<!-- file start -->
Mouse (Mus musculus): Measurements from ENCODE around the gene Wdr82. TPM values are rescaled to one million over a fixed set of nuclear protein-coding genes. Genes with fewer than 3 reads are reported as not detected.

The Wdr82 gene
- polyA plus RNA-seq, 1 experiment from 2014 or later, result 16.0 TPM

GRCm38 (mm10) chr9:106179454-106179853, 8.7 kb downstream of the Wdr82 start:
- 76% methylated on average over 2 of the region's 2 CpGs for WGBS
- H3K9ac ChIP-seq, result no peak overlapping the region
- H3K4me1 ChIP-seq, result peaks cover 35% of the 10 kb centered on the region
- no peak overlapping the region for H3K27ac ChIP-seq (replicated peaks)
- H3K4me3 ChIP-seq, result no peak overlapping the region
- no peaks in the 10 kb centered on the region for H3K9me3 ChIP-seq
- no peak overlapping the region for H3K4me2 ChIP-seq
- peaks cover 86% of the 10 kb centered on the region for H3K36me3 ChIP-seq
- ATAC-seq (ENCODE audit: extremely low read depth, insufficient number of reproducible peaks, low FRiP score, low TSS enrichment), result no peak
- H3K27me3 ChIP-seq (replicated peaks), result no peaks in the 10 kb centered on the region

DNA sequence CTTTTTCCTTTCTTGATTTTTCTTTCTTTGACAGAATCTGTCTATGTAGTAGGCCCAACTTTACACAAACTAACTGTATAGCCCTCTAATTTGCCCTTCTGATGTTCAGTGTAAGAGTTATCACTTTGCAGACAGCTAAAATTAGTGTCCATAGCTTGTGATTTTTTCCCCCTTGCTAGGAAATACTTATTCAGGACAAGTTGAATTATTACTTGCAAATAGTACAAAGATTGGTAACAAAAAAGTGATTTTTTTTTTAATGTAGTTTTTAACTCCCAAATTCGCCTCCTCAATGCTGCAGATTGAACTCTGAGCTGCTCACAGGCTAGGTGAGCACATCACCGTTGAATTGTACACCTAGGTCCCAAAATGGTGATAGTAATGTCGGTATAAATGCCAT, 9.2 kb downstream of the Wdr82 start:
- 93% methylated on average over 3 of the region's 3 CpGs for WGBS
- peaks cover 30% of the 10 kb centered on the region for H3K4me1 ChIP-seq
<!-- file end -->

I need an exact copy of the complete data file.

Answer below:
Mouse (Mus musculus): Measurements from ENCODE around the gene Wdr82. TPM values are rescaled to one million over a fixed set of nuclear protein-coding genes. Genes with fewer than 3 reads are reported as not detected.

The Wdr82 gene
- polyA plus RNA-seq, 1 experiment from 2014 or later, result 16.0 TPM

GRCm38 (mm10) chr9:106179454-106179853, 8.7 kb downstream of the Wdr82 start:
- 76% methylated on average over 2 of the region's 2 CpGs for WGBS
- H3K9ac ChIP-seq, result no peak overlapping the region
- H3K4me1 ChIP-seq, result peaks cover 35% of the 10 kb centered on the region
- no peak overlapping the region for H3K27ac ChIP-seq (replicated peaks)
- H3K4me3 ChIP-seq, result no peak overlapping the region
- no peaks in the 10 kb centered on the region for H3K9me3 ChIP-seq
- no peak overlapping the region for H3K4me2 ChIP-seq
- peaks cover 86% of the 10 kb centered on the region for H3K36me3 ChIP-seq
- ATAC-seq (ENCODE audit: extremely low read depth, insufficient number of reproducible peaks, low FRiP score, low TSS enrichment), result no peak
- H3K27me3 ChIP-seq (replicated peaks), result no peaks in the 10 kb centered on the region

DNA sequence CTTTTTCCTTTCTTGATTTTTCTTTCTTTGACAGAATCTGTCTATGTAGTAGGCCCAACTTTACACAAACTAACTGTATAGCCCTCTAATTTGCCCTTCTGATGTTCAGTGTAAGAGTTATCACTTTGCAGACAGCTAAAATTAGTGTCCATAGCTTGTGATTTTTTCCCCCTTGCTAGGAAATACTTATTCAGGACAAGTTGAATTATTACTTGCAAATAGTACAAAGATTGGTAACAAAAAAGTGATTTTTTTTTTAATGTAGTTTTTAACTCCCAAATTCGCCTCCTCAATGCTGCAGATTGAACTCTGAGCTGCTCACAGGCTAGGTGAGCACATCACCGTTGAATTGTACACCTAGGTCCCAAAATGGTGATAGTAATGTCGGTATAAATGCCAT, 9.2 kb downstream of the Wdr82 start:
- 93% methylated on average over 3 of the region's 3 CpGs for WGBS
- peaks cover 30% of the 10 kb centered on the region for H3K4me1 ChIP-seq